Canadian students create a machine that vacuums microplastics from beaches – 02/01/2021

Engineering students at the University of Sherbrooke, in Quebec, Canada, have developed equipment capable of vacuuming up plastic particles accumulated in beach sand. Microplastic is one of the main pollutants in the oceans and poses several risks to animal life.

The design and manufacturing of the prototype capable of collecting microplastic particles accumulated on Kamilo Beach, Hawaii, was carried out in collaboration with the Hawaii Wildlife Fund, responsible for cleaning up the region (known as one of the worst in terms of accumulation of marine litter). debris) for two decades, as part of a master’s degree in mechanical engineering.

At the end of the course, three members of the original team decided to continue the project and turn it into a commercial enterprise. Together they created the HoolaOne Technologies Inc. with the aim of developing new ways to restore ecosystems affected by plastic pollution.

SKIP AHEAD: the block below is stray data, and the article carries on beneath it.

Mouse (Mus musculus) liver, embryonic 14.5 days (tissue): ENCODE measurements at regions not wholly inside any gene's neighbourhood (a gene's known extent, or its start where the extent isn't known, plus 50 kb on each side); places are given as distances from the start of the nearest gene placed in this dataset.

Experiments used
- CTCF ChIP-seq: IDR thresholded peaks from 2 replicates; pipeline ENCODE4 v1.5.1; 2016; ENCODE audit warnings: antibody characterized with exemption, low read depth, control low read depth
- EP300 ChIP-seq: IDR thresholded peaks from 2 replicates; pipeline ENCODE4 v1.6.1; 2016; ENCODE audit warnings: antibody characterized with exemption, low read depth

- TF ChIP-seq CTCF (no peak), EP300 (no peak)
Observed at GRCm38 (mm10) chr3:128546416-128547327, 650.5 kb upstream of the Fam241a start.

The machine works like a large vacuum cleaner capable of separating plastic particles from sand. All the material is sent to a tank containing water, where separation takes place. Because it is heavier, the sand stays at the bottom and returns to the beach. The plastic floats and remains in a reservoir inside the instrument.

The most recent design of the equipment was finalized in November 2020 and won, among other things, first place in the Fowler — Global Social Innovation Challenge, in California.

Julia Fleming

"Prone to fits of apathy. Beer evangelist. Incurable coffeeaholic. Internet expert."

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